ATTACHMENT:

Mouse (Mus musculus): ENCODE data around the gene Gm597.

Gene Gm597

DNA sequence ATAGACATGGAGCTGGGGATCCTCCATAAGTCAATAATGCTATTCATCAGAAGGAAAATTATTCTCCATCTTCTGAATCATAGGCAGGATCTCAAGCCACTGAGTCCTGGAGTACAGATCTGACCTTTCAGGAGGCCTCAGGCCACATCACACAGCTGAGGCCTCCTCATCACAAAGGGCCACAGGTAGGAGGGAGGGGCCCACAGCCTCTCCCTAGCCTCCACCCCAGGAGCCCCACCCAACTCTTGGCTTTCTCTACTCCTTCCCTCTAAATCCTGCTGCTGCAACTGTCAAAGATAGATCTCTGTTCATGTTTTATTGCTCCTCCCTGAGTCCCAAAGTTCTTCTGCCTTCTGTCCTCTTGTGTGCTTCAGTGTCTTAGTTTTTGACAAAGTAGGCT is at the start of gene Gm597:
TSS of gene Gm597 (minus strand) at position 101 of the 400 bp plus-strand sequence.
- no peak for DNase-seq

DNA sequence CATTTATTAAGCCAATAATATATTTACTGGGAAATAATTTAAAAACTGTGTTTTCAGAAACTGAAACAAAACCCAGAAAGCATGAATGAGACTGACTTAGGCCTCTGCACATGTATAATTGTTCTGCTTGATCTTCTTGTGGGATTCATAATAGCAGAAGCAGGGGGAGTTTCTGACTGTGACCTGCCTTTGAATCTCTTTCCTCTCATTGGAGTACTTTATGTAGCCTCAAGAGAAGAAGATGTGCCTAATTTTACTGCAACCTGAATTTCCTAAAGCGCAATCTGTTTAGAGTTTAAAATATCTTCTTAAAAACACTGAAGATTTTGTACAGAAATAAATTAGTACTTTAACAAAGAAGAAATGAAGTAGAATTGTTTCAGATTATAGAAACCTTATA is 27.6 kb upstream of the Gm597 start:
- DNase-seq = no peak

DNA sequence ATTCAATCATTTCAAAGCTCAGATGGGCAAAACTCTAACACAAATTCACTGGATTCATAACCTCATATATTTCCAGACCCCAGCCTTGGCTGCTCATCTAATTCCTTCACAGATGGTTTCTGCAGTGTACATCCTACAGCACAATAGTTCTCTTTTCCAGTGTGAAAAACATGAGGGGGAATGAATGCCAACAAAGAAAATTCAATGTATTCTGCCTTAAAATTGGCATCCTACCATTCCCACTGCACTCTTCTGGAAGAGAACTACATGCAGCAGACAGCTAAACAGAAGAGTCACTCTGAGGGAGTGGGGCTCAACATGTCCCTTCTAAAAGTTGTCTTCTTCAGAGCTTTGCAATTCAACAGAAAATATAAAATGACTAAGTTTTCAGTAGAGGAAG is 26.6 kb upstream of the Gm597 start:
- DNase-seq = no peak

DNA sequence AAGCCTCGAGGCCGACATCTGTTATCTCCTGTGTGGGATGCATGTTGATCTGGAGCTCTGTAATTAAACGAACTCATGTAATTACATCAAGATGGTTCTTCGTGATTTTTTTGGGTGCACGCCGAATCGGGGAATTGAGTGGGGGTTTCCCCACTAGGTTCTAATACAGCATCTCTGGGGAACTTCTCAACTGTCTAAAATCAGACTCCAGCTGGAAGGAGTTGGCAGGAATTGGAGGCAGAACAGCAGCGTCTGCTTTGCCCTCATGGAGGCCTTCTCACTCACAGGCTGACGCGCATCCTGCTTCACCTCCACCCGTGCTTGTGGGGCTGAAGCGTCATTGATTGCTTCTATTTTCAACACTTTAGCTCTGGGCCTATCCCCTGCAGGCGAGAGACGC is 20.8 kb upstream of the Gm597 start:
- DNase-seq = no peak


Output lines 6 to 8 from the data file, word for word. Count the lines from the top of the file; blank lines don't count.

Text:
DNA sequence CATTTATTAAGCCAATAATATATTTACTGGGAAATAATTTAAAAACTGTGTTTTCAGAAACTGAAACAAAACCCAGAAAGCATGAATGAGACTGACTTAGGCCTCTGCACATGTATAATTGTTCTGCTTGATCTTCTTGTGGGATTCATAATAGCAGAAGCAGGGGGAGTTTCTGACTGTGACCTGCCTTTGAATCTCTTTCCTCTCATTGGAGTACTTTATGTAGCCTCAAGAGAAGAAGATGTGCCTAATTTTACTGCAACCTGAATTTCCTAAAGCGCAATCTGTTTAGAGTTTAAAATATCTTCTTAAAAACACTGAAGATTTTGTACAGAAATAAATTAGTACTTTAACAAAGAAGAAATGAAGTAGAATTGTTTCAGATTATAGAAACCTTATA is 27.6 kb upstream of the Gm597 start:
- DNase-seq = no peak

DNA sequence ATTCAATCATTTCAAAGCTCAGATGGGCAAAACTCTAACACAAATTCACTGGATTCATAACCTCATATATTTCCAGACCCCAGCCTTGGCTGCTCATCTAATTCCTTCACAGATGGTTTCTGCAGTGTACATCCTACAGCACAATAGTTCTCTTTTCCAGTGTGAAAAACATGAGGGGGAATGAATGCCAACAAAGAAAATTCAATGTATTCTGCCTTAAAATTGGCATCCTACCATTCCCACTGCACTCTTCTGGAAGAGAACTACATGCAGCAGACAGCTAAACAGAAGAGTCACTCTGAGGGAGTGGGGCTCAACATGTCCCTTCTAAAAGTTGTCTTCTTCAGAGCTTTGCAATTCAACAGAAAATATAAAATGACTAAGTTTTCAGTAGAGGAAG is 26.6 kb upstream of the Gm597 start: